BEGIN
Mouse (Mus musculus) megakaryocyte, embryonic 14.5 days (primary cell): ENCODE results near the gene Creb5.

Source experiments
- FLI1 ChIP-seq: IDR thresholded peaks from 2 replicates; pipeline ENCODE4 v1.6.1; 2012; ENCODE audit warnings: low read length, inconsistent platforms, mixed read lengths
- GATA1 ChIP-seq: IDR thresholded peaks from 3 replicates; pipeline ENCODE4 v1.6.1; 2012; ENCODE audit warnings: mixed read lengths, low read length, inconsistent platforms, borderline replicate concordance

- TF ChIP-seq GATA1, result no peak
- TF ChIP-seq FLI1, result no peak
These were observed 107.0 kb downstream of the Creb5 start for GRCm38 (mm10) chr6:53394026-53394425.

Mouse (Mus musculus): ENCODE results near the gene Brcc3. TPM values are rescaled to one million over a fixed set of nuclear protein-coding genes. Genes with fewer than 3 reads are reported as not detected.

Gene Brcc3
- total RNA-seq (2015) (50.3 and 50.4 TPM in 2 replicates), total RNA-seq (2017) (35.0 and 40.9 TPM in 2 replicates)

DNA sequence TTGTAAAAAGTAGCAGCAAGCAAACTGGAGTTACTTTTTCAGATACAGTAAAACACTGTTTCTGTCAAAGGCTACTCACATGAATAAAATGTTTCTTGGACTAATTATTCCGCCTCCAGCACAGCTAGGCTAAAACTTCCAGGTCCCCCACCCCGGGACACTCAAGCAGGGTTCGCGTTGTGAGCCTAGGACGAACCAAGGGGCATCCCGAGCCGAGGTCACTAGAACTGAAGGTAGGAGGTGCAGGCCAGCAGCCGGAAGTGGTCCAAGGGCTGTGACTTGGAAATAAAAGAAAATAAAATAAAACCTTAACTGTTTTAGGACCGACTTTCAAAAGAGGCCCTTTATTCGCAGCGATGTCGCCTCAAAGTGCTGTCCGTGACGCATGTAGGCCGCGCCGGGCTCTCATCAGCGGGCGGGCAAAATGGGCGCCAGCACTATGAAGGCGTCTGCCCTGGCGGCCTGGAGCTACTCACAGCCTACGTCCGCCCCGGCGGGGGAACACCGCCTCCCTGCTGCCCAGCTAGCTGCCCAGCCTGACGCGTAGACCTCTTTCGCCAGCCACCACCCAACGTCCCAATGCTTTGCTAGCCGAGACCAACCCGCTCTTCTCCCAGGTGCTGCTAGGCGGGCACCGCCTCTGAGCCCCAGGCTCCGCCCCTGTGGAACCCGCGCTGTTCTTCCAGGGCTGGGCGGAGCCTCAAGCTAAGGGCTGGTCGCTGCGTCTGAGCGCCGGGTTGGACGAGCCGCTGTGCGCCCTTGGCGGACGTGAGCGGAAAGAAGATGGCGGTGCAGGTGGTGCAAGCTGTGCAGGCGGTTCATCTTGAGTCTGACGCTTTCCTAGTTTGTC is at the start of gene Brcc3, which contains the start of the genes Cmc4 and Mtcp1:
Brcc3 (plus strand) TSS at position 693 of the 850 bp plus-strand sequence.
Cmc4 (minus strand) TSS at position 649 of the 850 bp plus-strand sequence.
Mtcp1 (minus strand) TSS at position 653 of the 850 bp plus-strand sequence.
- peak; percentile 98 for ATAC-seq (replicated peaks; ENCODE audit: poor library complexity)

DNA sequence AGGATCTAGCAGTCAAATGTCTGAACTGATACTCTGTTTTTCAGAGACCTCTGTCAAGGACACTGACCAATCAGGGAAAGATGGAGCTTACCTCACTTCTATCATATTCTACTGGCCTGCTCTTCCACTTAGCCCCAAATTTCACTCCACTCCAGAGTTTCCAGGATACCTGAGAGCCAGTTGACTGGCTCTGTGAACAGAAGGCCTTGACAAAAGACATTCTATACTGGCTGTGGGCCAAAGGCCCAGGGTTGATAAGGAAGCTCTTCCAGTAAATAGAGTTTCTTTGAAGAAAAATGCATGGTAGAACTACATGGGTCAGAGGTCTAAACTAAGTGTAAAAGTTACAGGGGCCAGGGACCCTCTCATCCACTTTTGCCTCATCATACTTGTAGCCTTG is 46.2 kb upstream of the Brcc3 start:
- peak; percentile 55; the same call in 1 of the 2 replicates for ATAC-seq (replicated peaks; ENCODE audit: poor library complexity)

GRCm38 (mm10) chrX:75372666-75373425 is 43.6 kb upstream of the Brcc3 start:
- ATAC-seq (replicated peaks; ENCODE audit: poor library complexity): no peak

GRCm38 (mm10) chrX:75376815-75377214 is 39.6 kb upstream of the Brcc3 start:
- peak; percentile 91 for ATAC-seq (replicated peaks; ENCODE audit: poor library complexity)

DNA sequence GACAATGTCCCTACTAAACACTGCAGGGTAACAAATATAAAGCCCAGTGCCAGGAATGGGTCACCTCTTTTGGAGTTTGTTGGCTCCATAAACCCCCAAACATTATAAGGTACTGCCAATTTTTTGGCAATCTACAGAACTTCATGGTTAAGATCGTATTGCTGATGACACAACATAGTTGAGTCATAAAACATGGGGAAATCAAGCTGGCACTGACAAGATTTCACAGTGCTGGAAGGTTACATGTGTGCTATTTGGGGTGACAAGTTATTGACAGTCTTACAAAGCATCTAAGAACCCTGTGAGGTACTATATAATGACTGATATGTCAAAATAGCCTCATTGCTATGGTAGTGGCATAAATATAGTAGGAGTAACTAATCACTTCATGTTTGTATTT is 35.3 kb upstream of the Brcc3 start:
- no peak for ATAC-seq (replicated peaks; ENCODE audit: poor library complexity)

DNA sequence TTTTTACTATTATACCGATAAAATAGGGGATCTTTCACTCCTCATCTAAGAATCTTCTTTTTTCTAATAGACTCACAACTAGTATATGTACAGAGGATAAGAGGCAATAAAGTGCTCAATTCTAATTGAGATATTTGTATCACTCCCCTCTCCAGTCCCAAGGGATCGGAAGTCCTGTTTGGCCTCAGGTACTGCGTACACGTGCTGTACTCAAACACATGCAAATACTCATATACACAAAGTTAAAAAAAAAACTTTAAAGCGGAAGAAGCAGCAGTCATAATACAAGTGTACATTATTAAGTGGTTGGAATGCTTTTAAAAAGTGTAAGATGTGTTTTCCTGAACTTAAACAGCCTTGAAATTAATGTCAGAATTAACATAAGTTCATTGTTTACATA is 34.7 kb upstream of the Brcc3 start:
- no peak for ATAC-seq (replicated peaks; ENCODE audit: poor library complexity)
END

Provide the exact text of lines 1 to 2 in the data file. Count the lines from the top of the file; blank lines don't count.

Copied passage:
Mouse (Mus musculus) megakaryocyte, embryonic 14.5 days (primary cell): ENCODE results near the gene Creb5.

Source experiments